MUMBAI, India - An Indian court Monday convicted a Pakistani man of murder and other charges for his role in gunning down dozens of people in the 2008 terror attacks that left 166 people dead in India's financial capital of Mumbai.
Mohammed Ajmal Kasab, the lone survivor of the attack's 10 gunmen, was accused in the siege's deadliest episode, when he and an accomplice killed 58 people and wounded 104 others at one of Mumbai's busiest train stations.
Photos of Kasab striding through the station, an assault rifle in his hand, became iconic images of the attacks. Judge M.L. Tahiliyani also acquitted two Indians who had been accused of helping plot the attacks.
Kasab sat impassively with his head bowed down as the verdicts were read. Sentencing in the trial has been set for Tuesday. Kasab, who was convicted of a range of charges, which also included waging war against India, faces a possible death sentence. India blames a Pakistan-based militant group, Lashkar-e-Taiba, for masterminding the attack.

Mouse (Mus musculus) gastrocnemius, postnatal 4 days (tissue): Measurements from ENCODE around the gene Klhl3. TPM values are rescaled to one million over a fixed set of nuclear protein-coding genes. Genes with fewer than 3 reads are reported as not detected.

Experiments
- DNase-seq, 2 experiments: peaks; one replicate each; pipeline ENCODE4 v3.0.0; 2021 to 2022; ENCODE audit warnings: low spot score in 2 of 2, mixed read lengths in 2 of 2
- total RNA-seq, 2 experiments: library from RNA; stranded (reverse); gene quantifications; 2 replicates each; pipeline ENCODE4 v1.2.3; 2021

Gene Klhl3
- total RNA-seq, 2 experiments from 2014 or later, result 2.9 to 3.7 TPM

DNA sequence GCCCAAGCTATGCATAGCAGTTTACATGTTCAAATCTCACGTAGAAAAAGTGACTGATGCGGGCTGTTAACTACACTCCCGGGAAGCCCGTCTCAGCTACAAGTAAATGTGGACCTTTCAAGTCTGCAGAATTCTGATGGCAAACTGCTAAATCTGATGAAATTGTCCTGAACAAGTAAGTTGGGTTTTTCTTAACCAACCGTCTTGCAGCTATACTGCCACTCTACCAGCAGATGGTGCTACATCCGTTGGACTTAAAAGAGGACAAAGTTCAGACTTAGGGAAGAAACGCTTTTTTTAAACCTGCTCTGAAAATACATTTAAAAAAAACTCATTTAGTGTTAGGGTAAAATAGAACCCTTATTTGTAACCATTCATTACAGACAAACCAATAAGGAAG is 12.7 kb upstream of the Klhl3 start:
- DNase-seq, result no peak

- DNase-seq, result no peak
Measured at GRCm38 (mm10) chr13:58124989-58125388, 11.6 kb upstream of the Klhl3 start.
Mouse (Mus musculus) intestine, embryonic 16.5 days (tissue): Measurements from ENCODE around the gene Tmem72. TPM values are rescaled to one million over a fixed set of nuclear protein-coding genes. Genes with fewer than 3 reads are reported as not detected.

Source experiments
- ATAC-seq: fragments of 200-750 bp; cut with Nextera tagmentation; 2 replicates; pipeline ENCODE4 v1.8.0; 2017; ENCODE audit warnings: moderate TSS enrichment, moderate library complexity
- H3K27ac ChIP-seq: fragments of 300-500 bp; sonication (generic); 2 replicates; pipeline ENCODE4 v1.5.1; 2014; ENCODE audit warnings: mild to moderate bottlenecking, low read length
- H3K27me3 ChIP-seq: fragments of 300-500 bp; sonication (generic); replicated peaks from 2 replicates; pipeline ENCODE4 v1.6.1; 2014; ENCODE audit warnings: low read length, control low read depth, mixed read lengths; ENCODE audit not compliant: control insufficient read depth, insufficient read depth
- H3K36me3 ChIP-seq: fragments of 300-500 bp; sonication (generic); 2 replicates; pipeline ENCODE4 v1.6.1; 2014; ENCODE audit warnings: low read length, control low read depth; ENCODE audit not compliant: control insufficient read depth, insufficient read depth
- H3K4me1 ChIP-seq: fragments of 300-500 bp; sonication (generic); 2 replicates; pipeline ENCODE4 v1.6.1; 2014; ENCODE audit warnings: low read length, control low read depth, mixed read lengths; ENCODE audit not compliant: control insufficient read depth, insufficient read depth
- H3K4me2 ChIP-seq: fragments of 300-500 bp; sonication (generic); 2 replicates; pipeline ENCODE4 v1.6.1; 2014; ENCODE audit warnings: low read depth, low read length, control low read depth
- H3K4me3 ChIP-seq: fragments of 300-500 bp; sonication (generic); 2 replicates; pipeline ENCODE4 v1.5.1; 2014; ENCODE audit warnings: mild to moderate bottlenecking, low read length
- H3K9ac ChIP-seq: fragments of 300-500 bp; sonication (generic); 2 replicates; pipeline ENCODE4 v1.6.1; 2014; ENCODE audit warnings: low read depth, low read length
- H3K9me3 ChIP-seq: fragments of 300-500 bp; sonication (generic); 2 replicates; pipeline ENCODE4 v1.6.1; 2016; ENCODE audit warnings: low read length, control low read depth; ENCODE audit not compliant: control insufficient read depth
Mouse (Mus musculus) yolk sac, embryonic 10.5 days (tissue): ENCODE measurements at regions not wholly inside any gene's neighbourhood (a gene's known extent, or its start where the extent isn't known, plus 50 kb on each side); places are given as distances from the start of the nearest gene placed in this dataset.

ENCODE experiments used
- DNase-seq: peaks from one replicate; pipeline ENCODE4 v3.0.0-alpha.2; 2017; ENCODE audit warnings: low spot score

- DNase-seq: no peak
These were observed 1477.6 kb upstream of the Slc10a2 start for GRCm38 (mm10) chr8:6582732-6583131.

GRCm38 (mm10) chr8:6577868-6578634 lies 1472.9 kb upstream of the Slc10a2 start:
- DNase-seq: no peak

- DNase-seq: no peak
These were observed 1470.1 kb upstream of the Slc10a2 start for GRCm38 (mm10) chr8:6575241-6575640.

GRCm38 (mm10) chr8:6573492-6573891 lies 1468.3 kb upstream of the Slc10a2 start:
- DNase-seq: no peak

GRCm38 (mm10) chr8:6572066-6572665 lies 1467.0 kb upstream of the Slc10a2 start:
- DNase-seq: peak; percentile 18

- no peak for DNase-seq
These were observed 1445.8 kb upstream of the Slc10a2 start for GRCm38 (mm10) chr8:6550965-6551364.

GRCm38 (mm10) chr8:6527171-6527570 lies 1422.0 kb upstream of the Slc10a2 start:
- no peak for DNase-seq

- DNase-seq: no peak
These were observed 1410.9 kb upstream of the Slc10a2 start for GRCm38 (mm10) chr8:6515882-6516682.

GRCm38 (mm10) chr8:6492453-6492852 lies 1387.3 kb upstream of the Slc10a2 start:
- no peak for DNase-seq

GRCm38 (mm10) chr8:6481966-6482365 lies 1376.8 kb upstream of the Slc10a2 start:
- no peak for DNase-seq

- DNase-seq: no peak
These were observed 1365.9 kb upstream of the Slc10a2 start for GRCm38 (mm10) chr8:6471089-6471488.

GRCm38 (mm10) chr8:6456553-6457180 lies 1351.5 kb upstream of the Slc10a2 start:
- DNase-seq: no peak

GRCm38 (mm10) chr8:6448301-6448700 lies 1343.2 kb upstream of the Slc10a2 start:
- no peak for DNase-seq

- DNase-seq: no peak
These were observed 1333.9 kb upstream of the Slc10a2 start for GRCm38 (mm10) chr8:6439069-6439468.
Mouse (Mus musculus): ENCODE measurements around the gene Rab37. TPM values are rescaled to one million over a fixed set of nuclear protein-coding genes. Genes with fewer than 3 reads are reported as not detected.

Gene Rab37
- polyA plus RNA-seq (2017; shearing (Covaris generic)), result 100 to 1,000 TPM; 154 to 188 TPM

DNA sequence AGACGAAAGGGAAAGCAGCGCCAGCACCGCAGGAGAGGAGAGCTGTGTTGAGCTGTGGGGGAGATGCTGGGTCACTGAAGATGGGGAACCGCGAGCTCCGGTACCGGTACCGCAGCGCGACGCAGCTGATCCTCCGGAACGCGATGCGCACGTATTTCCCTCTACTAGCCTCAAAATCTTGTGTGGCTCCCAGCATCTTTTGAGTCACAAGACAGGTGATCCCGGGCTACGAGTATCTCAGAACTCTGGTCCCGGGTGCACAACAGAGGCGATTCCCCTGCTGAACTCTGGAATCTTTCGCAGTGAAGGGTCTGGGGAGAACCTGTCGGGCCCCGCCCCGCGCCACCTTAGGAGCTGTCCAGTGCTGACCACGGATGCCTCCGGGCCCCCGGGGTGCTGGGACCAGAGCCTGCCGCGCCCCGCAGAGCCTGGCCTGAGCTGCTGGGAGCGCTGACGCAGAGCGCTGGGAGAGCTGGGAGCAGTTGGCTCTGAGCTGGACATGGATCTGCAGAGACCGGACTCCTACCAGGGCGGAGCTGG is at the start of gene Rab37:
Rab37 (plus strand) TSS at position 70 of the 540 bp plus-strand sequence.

In his verdict, the judge said Kasab was a member of the group. The evidence against Kasab included footage from closed circuit cameras in and around the train station and the testimony of more than 600 witnesses.
The trial was conducted in four languages in a special court in Mumbai's high security Arthur Road Jail, where Kasab has been held since his arrest. He was arrested on the first night of the siege. On Monday, security at the prison and the surrounding areas was exceptionally tight, with armed police and paramilitary troops on alert.
Despite its complexity, the trial has lasted only about a year - unusual speed for India's notoriously slow judicial system. One of the memorable moments in the trial came in July, when Kasab made a surprise confession, admitting to committing the killings.
He later retracted that statement, saying he had been tortured. The attacks and subsequent investigation have added pressure to India and Pakistan's already tense relations.